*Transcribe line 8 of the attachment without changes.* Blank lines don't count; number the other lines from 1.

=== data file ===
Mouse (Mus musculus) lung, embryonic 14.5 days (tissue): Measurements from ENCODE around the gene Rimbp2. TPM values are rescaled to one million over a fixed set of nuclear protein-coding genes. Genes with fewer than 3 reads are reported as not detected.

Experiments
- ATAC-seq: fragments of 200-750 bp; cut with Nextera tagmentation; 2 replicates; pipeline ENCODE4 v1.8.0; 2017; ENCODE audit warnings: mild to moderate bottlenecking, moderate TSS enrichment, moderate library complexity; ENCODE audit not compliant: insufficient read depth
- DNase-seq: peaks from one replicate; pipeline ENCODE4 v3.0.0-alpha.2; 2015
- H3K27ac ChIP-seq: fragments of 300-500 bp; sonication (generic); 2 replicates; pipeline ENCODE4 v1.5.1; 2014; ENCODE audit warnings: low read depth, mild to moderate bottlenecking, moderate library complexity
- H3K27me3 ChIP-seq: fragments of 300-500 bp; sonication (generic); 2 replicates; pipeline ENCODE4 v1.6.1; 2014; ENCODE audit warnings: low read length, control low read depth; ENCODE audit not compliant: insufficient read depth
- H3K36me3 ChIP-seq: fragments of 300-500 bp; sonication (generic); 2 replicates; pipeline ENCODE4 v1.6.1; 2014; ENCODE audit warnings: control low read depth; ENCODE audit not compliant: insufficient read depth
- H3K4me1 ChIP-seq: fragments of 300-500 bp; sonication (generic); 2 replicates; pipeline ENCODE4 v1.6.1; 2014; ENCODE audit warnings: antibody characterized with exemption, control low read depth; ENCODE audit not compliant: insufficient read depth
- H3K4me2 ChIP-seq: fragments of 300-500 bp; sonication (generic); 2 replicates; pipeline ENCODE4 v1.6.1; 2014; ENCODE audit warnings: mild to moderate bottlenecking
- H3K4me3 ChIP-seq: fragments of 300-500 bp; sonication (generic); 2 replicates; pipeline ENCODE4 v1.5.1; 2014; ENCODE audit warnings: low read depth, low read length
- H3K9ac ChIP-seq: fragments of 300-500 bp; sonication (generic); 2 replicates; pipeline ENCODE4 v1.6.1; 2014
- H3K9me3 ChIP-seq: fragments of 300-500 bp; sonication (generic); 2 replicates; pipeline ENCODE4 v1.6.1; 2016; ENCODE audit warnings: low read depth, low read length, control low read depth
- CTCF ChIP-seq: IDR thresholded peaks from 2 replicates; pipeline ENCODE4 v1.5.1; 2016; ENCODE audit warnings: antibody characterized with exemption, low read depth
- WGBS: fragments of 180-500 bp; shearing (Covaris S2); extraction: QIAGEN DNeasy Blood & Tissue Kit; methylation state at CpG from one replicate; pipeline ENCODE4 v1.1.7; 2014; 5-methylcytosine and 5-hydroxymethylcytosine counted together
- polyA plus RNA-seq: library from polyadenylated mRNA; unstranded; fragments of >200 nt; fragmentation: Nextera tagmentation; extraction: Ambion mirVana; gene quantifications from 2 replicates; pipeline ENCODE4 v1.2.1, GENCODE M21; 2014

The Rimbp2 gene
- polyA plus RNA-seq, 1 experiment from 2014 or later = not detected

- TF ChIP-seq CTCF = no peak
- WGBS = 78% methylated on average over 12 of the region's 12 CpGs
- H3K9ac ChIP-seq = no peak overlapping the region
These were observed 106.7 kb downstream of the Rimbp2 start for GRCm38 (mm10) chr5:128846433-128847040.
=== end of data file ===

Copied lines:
- H3K4me1 ChIP-seq: fragments of 300-500 bp; sonication (generic); 2 replicates; pipeline ENCODE4 v1.6.1; 2014; ENCODE audit warnings: antibody characterized with exemption, control low read depth; ENCODE audit not compliant: insufficient read depth